Wildlife Program

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We provide rigorous and unbiased information on migratory birds, terrestrial and marine mammals, amphibians and reptiles, terrestrial plants, threatened and endangered species, wildlife disease, and on wildlife issues resulting from human activities. Our science contributes toward a more complete understanding of the Nation’s ecosystems and landscapes.

EMA Animal Welfare Assurance Website

An ARMI of Many

An ARMI of Many

The USGS Amphibian Research and Monitoring Initiative (ARMI) provides critical information about amphibian populations and life history traits, environmental characteristics, and potential causes of decline.

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Wildlife Health

Wildlife Health

The National Wildlife Health Center is an international leader in the timely and accurate diagnosis of wildlife illness and mortality critical to achieving effective disease control and prevention.

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Research Highlights

Our research is focused on the study of wildlife populations, their habitats, and the factors that influence their health.

Renewable Energy: Wind & Solar

Wildlife Disease

Pollinators

Whooping Cranes

Desert Tortoise

News

Date published: May 6, 2020

ARMI Scientist Michael Adams Receives 2020 PARC Honor

Dr. Michael Adams, Lead for the USGS Amphibian Research and Monitoring Initiative (ARMI) and Supervisory Research Ecologist at the USGS Forest and Rangeland Ecosystem Science Center, has been selected to receive the 2020 Partners in Amphibian and Reptile Conservation (PARC) Alison Haskell Award for Excellence in Herpetofaunal Conservation...

Date published: June 12, 2019

Research Spotlight: Ducklings Leave Nests in Early Morning, Suggesting Predator Avoidance

In a study published in the journal Ecology and Evolution, U.S. Geological Survey (USGS) biologists put small cameras next to duck nests to determine what time of day wild ducklings began hatching, when the hen and ducklings departed the nest, and if any predators came to the nest when ducklings were present.

Date published: May 30, 2019

Research Spotlight: California Central Valley Ducks Move Shorter Distances and Use Smaller Areas Than Expected

In a new publication, U.S. Geological Survey biologists report the results of real-time tracking of three species of dabbling ducks in California’s Central Valley with GPS to examine the ducks’ fine-scale 24-hour movement patterns.

Publications

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Year Published: 2020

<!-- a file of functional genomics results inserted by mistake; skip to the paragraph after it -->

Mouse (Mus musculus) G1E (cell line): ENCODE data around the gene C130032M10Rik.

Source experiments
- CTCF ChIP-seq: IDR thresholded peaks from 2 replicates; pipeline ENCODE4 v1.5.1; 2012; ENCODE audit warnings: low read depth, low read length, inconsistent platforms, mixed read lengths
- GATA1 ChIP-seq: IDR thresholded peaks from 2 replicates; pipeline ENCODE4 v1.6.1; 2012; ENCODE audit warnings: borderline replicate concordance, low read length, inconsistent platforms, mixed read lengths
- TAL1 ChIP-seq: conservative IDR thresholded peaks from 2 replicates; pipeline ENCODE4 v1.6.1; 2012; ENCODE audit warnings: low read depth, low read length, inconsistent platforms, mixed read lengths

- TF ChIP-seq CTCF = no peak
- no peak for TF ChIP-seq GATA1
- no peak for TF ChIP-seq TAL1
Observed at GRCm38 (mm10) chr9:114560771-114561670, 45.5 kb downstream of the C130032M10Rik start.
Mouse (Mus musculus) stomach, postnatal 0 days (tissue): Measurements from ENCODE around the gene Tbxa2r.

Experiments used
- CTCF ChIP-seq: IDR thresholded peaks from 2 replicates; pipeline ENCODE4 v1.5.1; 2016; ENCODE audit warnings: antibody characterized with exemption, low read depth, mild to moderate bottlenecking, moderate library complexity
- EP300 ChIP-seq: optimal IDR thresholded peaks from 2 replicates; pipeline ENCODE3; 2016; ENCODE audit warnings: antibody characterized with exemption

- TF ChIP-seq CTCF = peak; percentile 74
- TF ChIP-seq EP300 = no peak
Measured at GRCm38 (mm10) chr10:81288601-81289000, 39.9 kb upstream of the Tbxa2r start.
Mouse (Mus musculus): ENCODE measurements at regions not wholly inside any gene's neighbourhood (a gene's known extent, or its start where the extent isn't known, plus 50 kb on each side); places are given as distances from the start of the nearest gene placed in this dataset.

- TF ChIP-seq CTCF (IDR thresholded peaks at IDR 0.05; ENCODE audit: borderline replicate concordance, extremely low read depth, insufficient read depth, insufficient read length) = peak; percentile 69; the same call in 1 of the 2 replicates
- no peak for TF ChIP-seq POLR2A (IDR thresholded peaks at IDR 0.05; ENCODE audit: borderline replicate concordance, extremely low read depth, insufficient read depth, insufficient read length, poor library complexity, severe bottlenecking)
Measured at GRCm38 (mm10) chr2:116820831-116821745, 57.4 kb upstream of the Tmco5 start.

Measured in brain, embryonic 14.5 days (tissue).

Short-term forecasts of insect phenology inform pest management

Insect pests cost billions of dollars per year globally, negatively impacting food crops and infrastructure, and contributing to the spread of disease. Timely information regarding developmental stages of pests can facilitate early detection and control, increasing efficiency and effectiveness. In 2018, the U.S. National Phenology Network (USA-NPN...

Crimmins, Theresa M.; Gerst, Katharine L.; Huerta, Diego; Marsh, R. Lee; Posthumus, Erin E.; Rosemartin, Alyssa H.; Switzer, Jeff R.; Weltzin, Jake F.; Coop, Len; Dietschler, Nicholas; Herms, Daniel A.; Limbu, Samita; Trotter III, R. Talbot; Whitmore, Mark
Attribution: Wildlife Program

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Year Published: 2019

Effects of experimental removal of Barred Owls on population Demography of Northern Spotted Owls in Washington and Oregon—2018 Progress Report

Populations of Northern Spotted Owls (Strix occidentalis caurina; herineafter referred to as Spotted Owl) have declined throughout the subspecies’ geographic range. Evidence indicates that competition with invading Barred Owls (S. varia) has contributed significantly to those declines. A pilot study in California showed that removal of Barred Owls...

Wiens, J. David; Dugger, Katie M.; Lesmeister, Damon B.; Dilione, Krista E.; Simon, David C.
Wiens, J.D., Dugger, K.M., Lesmeister, D.B., Dilione, K.E., and Simon, D.C., 2019, Effects of Barred Owl (Strix varia) removal on population demography of Northern Spotted Owls (Strix occidentalis caurina) in Washington and Oregon, 2015–18: U.S. Geological Survey Open-File Report 2019-1074, 17 p., https://doi.org/10.3133/ofr20191074.

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Year Published: 2019

Nonlinearities in transmission dynamics and efficient management of vector-borne pathogens

Integrated Pest Management (IPM) is an approach to minimizing economic and environmental harm caused by pests, and Integrated Vector Management (IVM) uses similar methods to minimize pathogen transmission by vectors. The risk of acquiring a vector-borne infection is often quantified using the density of infected vectors. The relationship between...

Ginsberg, Howard S.; Couret, Jannelle